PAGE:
The future of the Middle East is slowly changing with Blockchain technology at the center of this transformation. Just a few weeks ago in late September, The Dubai Department of Finance and the Smart Dubai Office debuted their blockchain-powered payment system, which is geared towards government entities, including the Dubai Police, Roads and Transport Authority and Dubai Health Authority.
The new system aims to offer a more accurate and transparent governance processes while enabling real-time payments within and between government structures, shortening the current process for transactions that can be up to 45 days. Aisha Bin Bishr, Director General at the SDO, said that blockchain is “one of the most promising of [emerging] technologies.” It would seem to me that it is no longer “promising,” rather it is delivering in Dubai and many of its Middle Eastern neighbors.
To the Northwest of Dubai in Kuwait, the Kuwait Finance House (KFH) joined RippleNet, in designing a cross border remittance payment system. KFH is the first Kuwaiti bank to employ blockchain technology in this way. However, KFH is not alone, as the Central Bank of Saudi Arabia joined RippleNet in the recent past while BankDhofar became the first Oman bank to adopt RippleNet. One of the important goals of these financial institutions is to offer their clients in the retail and business sectors easier cross border banking, money transfers and quick payment settlement.
Additionally, Blockchain Technolgoy is gaining a foothold in academic and research expansion. Recently in Turkey, The Innovation Center (BlockchainIST Center) came to fruition at Bahçeşehir University (BAU). The country’s first university-level blockchain center aims to close the blockchain expertise gap and ensure wide deployment of the technology. The hope of the director of this center at BAU, Bora Erdamar is that it will become “the most important center of research and development and innovation in Turkey.” Thus, paving the way towards technological advances in the often theologically controlled academic world of Turkey.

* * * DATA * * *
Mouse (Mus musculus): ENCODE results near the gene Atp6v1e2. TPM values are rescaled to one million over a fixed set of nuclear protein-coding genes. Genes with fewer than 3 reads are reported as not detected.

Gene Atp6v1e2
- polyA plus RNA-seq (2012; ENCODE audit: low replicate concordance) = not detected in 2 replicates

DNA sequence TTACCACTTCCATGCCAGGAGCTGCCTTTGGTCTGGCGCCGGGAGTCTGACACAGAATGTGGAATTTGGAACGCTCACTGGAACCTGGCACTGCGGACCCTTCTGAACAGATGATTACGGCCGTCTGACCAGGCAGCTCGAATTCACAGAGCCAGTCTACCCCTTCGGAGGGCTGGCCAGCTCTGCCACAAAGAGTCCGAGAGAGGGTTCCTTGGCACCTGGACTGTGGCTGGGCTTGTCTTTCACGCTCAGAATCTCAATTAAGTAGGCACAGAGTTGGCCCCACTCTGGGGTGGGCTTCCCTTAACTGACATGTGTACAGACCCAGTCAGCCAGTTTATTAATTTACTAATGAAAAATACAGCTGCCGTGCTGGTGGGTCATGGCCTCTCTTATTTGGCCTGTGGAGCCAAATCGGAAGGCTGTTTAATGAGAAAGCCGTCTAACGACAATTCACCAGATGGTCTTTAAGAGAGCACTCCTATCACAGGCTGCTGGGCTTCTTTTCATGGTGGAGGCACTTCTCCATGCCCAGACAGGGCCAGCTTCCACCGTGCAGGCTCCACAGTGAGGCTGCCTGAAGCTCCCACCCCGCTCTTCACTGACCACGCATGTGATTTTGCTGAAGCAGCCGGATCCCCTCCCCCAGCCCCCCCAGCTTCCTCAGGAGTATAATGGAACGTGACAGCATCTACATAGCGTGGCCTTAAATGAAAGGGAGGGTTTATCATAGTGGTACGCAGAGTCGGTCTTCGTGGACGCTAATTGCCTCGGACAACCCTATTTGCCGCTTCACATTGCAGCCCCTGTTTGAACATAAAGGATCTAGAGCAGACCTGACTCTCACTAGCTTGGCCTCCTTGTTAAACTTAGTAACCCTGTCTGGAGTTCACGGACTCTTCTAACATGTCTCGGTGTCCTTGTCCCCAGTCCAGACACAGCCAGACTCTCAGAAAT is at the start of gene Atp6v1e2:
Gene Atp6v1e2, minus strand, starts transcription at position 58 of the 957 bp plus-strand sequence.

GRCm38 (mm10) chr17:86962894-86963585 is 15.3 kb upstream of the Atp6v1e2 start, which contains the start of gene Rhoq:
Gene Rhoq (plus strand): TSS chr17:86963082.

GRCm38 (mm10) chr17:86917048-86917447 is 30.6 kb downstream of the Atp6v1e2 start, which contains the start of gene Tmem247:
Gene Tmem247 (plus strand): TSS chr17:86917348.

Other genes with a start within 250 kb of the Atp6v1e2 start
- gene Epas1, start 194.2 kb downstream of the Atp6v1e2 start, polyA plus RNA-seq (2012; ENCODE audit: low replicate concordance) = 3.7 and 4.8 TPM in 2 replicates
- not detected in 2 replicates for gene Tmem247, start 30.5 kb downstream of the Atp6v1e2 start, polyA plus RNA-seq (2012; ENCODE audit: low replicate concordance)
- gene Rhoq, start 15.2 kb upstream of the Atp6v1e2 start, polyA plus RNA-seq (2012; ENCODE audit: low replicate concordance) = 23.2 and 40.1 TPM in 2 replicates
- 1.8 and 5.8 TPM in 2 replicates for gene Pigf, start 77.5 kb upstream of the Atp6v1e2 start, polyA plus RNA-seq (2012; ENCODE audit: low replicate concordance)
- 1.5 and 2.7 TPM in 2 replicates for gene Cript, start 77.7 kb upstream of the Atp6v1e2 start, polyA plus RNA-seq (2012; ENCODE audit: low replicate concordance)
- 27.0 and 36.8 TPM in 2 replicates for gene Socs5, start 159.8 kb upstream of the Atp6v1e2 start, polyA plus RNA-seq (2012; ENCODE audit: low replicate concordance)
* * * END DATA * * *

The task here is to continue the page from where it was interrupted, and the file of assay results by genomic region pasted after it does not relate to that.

While Internationally, the relations between Cyprus and Turkey are complicated and full of conflict, we can see that these countries irrespective of politics are becoming a center for Blockchain Technology in the world of academia. In addition to the BAU, The University of Nicosia is considered by most measures, one of the leading universities globally in the field of blockchain technology and it now offers a master’s degree in this field. It is our belief that this technology will eventually allow for the mutual academic cooperation between these countries, thus alleviating their conflict and elevating their cooperation.
As we can see from these examples, the Middle East is becoming one of the epicenters of blockchain technology. This fact is important as it points towards the Middle East becoming an interconnected technology center for both business and academia. In the end, future economic development and academic studies will help transform the region from one of conflict into an example of technological based partnership.